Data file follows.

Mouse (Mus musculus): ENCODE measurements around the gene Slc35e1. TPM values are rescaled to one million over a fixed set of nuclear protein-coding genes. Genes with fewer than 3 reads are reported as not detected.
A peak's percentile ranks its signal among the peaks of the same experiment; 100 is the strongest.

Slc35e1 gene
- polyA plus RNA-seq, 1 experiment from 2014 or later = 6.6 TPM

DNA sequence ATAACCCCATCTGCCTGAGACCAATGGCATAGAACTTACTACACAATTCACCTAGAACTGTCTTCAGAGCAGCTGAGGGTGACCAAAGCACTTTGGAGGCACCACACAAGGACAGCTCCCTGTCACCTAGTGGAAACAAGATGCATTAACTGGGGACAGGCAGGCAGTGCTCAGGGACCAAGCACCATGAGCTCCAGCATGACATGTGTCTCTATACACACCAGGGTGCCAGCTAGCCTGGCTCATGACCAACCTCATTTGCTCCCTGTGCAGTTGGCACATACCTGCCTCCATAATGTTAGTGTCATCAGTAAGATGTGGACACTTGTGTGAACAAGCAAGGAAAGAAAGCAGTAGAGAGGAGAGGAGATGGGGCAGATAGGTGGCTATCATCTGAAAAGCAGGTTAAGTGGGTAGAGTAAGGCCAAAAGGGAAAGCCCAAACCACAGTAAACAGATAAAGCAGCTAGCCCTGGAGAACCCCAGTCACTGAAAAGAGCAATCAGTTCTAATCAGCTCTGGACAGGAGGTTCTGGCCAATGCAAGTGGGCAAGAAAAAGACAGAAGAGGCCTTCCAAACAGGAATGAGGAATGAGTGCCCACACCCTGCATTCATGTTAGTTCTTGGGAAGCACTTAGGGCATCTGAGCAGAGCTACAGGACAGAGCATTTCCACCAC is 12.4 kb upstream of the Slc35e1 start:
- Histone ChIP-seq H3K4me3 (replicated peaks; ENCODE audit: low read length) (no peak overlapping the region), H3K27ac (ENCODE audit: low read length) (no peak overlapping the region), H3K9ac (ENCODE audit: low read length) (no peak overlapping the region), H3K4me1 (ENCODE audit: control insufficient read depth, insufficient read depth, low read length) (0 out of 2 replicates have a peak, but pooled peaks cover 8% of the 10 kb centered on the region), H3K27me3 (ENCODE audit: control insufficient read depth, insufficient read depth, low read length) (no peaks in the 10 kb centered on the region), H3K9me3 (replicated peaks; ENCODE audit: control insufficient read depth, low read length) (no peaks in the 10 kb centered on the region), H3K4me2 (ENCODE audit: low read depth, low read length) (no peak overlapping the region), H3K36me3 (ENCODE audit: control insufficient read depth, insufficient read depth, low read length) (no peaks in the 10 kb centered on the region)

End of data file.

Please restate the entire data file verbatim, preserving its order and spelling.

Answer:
Mouse (Mus musculus): ENCODE measurements around the gene Slc35e1. TPM values are rescaled to one million over a fixed set of nuclear protein-coding genes. Genes with fewer than 3 reads are reported as not detected.
A peak's percentile ranks its signal among the peaks of the same experiment; 100 is the strongest.

Slc35e1 gene
- polyA plus RNA-seq, 1 experiment from 2014 or later = 6.6 TPM

DNA sequence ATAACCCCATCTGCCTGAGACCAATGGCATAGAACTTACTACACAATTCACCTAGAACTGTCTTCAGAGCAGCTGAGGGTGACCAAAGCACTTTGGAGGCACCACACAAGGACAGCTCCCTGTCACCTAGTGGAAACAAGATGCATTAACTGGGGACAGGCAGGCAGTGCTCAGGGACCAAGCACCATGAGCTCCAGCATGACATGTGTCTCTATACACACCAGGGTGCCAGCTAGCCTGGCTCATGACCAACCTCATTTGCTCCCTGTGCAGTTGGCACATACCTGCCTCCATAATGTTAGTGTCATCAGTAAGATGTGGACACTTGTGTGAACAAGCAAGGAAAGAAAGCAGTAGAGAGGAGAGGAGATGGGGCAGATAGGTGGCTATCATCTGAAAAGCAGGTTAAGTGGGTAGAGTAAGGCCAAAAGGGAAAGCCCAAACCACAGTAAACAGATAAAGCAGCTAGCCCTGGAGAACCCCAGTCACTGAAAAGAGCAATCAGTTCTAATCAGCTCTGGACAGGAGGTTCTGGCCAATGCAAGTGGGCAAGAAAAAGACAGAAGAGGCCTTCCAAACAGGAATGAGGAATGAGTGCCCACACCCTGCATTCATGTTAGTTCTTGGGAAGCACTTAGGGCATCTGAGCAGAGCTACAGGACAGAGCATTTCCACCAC is 12.4 kb upstream of the Slc35e1 start:
- Histone ChIP-seq H3K4me3 (replicated peaks; ENCODE audit: low read length) (no peak overlapping the region), H3K27ac (ENCODE audit: low read length) (no peak overlapping the region), H3K9ac (ENCODE audit: low read length) (no peak overlapping the region), H3K4me1 (ENCODE audit: control insufficient read depth, insufficient read depth, low read length) (0 out of 2 replicates have a peak, but pooled peaks cover 8% of the 10 kb centered on the region), H3K27me3 (ENCODE audit: control insufficient read depth, insufficient read depth, low read length) (no peaks in the 10 kb centered on the region), H3K9me3 (replicated peaks; ENCODE audit: control insufficient read depth, low read length) (no peaks in the 10 kb centered on the region), H3K4me2 (ENCODE audit: low read depth, low read length) (no peak overlapping the region), H3K36me3 (ENCODE audit: control insufficient read depth, insufficient read depth, low read length) (no peaks in the 10 kb centered on the region)